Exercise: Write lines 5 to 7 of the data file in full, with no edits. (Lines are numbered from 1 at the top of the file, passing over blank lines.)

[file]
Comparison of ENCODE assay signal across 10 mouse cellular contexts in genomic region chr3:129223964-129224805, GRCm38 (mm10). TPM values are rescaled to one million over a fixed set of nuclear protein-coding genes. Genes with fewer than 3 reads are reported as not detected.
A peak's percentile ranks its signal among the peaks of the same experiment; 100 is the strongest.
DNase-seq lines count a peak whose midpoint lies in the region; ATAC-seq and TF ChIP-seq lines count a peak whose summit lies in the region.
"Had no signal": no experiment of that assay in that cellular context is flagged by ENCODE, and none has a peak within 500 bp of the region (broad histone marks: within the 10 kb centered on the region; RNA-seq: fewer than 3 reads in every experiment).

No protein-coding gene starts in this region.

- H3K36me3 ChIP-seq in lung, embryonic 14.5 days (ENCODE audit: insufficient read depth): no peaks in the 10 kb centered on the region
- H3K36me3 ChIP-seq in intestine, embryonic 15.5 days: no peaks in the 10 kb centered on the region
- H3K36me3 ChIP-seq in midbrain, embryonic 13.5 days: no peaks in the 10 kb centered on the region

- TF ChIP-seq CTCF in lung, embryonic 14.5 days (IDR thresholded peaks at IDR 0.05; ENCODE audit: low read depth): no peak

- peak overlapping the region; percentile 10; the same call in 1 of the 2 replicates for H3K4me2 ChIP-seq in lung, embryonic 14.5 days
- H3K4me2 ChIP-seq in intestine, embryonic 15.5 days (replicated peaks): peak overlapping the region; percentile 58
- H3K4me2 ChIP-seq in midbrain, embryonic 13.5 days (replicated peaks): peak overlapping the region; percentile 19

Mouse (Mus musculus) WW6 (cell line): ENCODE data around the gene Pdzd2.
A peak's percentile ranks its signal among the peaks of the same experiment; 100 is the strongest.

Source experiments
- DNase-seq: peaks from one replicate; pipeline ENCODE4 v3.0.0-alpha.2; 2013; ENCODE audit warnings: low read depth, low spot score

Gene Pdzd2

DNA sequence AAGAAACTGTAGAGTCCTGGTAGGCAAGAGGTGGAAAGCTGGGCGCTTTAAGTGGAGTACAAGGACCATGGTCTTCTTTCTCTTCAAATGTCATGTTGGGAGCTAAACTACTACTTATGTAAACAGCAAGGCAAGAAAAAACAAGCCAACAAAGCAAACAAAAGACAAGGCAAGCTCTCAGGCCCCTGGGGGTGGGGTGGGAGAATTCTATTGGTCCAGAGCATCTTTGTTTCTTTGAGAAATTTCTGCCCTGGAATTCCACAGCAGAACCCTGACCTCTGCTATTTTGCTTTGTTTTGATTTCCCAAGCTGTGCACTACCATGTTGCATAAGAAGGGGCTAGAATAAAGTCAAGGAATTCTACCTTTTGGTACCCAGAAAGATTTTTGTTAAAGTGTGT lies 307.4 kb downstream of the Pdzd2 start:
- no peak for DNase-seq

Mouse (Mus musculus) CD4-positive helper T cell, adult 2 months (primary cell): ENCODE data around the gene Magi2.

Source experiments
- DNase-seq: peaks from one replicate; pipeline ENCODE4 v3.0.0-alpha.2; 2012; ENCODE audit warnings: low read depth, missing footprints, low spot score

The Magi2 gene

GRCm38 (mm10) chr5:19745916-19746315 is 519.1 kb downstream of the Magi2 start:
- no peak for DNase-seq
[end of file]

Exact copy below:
No protein-coding gene starts in this region.

- H3K36me3 ChIP-seq in lung, embryonic 14.5 days (ENCODE audit: insufficient read depth): no peaks in the 10 kb centered on the region
- H3K36me3 ChIP-seq in intestine, embryonic 15.5 days: no peaks in the 10 kb centered on the region